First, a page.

If a simple solution is not enough, consider getting outside help. Licensed practical nurses can help with the patient; county or private agencies might provide trained homemakers. If outreach is an important part of your church, feel free to ask for help with cooking, shopping, transportation, and other homemaking tasks. One family was adopted by the daughter's scout troop when the girls learned of the extra responsibility she had assumed. Everyone benefited from the relationship.
Let someone who can be objective help you sort out necessary tasks from those that can go undone. The financial cost of professional services needs to be compared with the emotional and physical cost of shouldering the load alone. You also may be able to obtain assistance from hospital, community, or self help groups or from a clergy member. It is important to remember that the family is still a unit. If the family strength is sapped, the patient suffers, too.
The San Diego chapter of Make Today Count, a mutual support group for patients and families, compiled a "Bill of Rights for the Friends and Relatives of Cancer Patients." Several items address the problems of family burdens:
- The relative of a cancer patient has the right and obligation to take care of his own needs. Even though he may be accused of being selfish, he must do what he has to do to keep his own peace of mind, so that he can better minister to the needs of the patient.
- Each person will have different needs. . . These needs must be satisfied. The patient will benefit, too, by having a more cheerful person to care for him.
- The relative may need help from outsiders in caring for the patient. Although the patient may object to this, the relative has the right to assess his own limitations of strength and endurance and to obtain assistance when required.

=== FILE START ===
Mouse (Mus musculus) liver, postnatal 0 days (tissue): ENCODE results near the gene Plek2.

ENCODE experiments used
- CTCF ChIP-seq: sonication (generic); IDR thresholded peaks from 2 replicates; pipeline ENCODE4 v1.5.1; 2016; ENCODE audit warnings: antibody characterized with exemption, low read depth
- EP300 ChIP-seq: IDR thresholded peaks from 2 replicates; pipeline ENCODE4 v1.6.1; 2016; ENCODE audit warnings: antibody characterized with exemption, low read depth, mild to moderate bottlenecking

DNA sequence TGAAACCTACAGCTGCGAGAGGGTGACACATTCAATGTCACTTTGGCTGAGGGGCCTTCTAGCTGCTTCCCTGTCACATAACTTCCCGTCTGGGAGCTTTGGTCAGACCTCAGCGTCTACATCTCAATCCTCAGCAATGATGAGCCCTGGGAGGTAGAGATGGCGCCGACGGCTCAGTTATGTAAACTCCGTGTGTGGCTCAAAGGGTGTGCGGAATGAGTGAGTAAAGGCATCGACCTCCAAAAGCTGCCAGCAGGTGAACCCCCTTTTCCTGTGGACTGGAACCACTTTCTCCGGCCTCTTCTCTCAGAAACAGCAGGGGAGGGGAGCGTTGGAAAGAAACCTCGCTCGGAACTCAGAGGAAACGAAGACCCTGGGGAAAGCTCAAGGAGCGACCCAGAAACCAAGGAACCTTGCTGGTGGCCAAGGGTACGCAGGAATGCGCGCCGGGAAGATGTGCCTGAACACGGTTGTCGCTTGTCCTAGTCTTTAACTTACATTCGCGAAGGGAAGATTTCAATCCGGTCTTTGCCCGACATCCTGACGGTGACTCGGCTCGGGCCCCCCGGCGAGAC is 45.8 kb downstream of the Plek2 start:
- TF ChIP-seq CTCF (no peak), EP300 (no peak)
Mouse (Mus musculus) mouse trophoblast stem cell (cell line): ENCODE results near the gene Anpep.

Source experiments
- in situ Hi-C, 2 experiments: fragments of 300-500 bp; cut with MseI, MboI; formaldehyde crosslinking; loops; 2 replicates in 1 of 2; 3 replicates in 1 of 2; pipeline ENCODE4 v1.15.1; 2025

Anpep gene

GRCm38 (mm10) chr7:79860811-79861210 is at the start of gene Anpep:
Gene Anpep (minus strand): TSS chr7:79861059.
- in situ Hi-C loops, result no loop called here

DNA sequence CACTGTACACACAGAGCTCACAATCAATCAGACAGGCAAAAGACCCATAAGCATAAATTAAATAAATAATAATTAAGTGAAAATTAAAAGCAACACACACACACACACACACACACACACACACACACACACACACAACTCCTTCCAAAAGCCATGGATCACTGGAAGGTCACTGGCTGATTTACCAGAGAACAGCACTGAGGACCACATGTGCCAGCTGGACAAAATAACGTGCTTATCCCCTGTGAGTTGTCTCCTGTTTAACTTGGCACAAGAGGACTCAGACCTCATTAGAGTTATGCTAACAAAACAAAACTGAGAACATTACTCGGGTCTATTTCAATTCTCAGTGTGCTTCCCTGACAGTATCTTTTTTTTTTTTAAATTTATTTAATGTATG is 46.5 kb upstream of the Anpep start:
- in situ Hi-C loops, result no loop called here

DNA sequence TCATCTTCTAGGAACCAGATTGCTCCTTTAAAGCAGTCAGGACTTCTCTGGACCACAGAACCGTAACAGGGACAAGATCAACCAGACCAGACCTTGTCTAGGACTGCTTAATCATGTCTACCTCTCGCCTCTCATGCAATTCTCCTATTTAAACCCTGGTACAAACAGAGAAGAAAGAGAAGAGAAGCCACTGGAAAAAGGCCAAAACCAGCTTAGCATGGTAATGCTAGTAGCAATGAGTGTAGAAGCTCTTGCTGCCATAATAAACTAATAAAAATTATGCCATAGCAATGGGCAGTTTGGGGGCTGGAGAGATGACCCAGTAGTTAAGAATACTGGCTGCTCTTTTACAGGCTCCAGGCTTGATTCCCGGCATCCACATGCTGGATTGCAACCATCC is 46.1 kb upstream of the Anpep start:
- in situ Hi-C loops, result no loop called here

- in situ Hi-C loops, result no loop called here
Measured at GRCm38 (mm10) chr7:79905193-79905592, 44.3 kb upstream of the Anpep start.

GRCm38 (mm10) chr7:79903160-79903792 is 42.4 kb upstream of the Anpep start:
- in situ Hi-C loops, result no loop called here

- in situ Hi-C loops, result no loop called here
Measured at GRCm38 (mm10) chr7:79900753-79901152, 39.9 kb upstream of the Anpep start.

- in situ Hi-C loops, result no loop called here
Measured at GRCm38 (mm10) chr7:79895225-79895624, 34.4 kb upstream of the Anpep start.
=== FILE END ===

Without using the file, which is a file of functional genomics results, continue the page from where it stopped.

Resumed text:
- . . . When the relative knows that he is already doing all that can reasonably be expected of anyone in caring for the patient, he can have a clear conscience in maintaining contacts with the rest of the world.
- If the patient attempts to use his illness as a weapon, the relative has the right to reject that and to do only what can reasonably be expected of him.
- If the cancer patient's relative responds only to the genuine needs of the moment-both his own needs and those of the patient-the stress associated with the illness can be minimized.
Increased burdens and shifting responsibilities can occur whether the patient in the household is a spouse, a child, or an elderly parent. Each family member must take care to meet his or her own needs and those of the other healthy members of the family as well as those of the patient.
Children might have difficulty coping with cancer in a parent. Mother or Dad may be gone from the house-in a hospital that may be hundreds of miles from home-or home in bed, in obvious discomfort, and perhaps visibly altered in appearance.
In the face of this upheaval, children often are asked also to behave exceptionally well: to "play quietly," to perform extra tasks or to be understanding of others' moods beyond the maturity of their years. The children may resent lost attention. Some fear the loss of their parent or begin to imagine their own death. Some children, formerly independent, now become anxious about leaving home and parents. Discipline problems can arise if children attempt to command the attention they feel they are missing.
It may help if a favorite relative or family friend can devote extra time and attention to the children, who need comfort and reassurance, affection, guidance, and discipline. Trips to the zoo are important, but so is regular help with homework and someone to attend the basketball awards banquet. If your efforts to provide support and security fail, professional counseling for a child, or child and parent together, may be necessary and should not be overlooked.
Adapted from National Cancer Institute, 2/00
Last reviewed February 2000 by EBSCO Publishing Editorial Staff
Please be aware that this information is provided to supplement the care provided by your physician. It is neither intended nor implied to be a substitute for professional medical advice. CALL YOUR HEALTHCARE PROVIDER IMMEDIATELY IF YOU THINK YOU MAY HAVE A MEDICAL EMERGENCY. Always seek the advice of your physician or other qualified health provider prior to starting any new treatment or with any questions you may have regarding a medical condition.